Dear Fellow Reader,
I have talked before about how impressed I am with the imagination that some writers have. To create stories out of thin air is quite an accomplishment. Especially if the story is very strange. (See my review on Things in Jars by Jess Kidd.) The last two books I have read have been in the interesting story line category.
I had read Kathleen Rooney’s previous book, Lillian Boxfish takes a Walk, a few years ago. I was also able to see her in person at my local library. I enjoyed the book and was interested in how Ms. Rooney came up with the plot. (The story was based on a real person, Margaret Fishback. Ms. Rooney, through a friend had access to Ms. Fishback’s files.)
Cher Ami and Major Whittlesey is the second book by Kathleen Rooney. I knew nothing about the book when I picked it up. Okay, this book, while interesting has very different main characters. As you may guess from the title, the main characters are Cher Ami and Major Whittlesey. Cher Ami is, at the time of the story, a stuffed homing pigeon that is on display at the Smithsonian. Yes, you read that right. A stuffed pigeon. But she is a famous pigeon. (I bet you didn’t know that there were famous pigeons.) Cher Ami was a homing pigeon during WWI and was used by the American Troops to relay messages between the front and the headquarters. In her role, she was awarded the Croix de Guerre Medal by the French and an Oak Leaf Cluster.
Major Whittlesey was a real Major during WWI. The battalion that he led was the “Lost Battalion” in the Meuse-Argonne Offensive. He was awarded the Unites States Army Medal of Honor.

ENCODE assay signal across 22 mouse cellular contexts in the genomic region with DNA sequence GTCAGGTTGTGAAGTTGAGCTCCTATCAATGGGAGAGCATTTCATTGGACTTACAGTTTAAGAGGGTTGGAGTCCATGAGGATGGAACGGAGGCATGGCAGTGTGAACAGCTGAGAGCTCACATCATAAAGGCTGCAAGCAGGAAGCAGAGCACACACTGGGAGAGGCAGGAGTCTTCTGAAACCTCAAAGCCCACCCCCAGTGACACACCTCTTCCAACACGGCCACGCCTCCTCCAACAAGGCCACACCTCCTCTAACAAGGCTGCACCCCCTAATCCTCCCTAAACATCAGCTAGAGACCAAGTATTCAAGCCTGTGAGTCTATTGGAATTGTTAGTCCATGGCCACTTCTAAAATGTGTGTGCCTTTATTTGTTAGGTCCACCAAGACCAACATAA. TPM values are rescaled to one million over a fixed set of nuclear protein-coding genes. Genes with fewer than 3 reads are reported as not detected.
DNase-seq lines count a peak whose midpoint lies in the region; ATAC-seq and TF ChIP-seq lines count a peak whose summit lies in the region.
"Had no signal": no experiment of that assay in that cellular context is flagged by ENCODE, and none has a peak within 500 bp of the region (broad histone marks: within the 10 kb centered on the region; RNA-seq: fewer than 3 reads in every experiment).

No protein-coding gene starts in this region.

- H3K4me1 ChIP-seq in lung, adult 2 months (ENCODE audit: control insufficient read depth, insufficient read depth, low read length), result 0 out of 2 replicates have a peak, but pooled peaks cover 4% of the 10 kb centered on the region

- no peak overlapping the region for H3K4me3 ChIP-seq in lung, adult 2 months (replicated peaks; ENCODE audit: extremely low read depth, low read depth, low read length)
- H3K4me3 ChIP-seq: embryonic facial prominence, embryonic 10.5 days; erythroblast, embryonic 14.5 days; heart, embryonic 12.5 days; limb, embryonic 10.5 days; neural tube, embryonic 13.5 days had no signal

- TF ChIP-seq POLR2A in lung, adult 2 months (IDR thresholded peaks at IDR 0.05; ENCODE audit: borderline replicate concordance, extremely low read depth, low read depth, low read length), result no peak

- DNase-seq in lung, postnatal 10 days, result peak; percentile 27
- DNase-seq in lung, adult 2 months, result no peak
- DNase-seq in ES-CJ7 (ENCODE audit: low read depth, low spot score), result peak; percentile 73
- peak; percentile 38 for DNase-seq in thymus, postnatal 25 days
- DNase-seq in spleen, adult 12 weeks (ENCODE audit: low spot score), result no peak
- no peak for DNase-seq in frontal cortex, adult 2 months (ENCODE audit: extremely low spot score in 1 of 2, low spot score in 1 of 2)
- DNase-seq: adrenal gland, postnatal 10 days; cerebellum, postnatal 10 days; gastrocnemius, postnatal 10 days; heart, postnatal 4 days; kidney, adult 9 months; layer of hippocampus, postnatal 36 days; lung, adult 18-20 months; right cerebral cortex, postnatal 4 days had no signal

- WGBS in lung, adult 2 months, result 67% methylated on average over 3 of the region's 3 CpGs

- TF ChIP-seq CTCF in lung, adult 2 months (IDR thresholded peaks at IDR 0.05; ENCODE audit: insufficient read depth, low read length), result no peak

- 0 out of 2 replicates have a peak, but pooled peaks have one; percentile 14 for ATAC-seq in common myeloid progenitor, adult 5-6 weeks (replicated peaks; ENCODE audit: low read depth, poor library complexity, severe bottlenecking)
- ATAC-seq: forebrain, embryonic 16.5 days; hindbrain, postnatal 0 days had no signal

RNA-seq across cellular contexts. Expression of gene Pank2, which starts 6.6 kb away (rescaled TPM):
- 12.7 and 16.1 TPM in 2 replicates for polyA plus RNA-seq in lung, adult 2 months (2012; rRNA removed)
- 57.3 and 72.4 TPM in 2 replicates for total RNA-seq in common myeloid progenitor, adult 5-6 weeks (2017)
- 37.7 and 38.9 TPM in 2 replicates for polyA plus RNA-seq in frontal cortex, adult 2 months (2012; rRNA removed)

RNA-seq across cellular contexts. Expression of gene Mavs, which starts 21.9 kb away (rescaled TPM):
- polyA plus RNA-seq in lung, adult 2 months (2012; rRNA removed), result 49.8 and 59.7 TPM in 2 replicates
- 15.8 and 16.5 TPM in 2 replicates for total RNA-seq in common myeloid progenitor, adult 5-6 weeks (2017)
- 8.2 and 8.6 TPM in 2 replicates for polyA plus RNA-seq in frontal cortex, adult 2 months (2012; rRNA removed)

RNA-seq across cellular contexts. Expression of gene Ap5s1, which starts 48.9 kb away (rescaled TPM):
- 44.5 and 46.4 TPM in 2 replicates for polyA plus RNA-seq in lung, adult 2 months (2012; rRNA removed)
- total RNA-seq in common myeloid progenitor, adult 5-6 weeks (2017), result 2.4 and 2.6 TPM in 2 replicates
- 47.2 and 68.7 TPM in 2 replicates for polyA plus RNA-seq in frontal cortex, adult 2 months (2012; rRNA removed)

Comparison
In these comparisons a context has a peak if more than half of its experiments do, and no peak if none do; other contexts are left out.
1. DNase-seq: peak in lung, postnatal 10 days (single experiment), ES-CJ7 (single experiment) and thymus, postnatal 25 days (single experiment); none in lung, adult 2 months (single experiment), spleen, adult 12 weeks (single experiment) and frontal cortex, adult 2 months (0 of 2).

The book tells the story of Cher Ami and Major Whittlesey’s lives and (apparently) Cher Ami’s post life as a stuffed pigeon in the Smithsonian.
Okay, the stuffed pigeon part is odd. But an interesting take on the story. Yes, WWI is a main component of the story, but it isn’t your typical historical fiction story. Until I just looked, I didn’t even think of it as being historical fiction. I just thought it was fiction. So, if you are sick of historical fiction, I think that you will find this book to be refreshing. Being partially written by a pigeon is certainly different.
And if you don’t like stories with more than one narrator because it is hard to keep them straight, you won’t need to worry about that with this book.
Overall, I liked the book. I thought it moved a little slowly sometimes and there are a lot of characters in the war scenes. I learned new things about pigeons that I never knew before. The primary thing being that Cher Ami was misnamed. She was mistaken to be a male pigeon when she was a female pigeon. (This will be brought up more that you can imagine in the book.) There is humor in the book also – it is far from just a book about WWI.
Thanks for reading.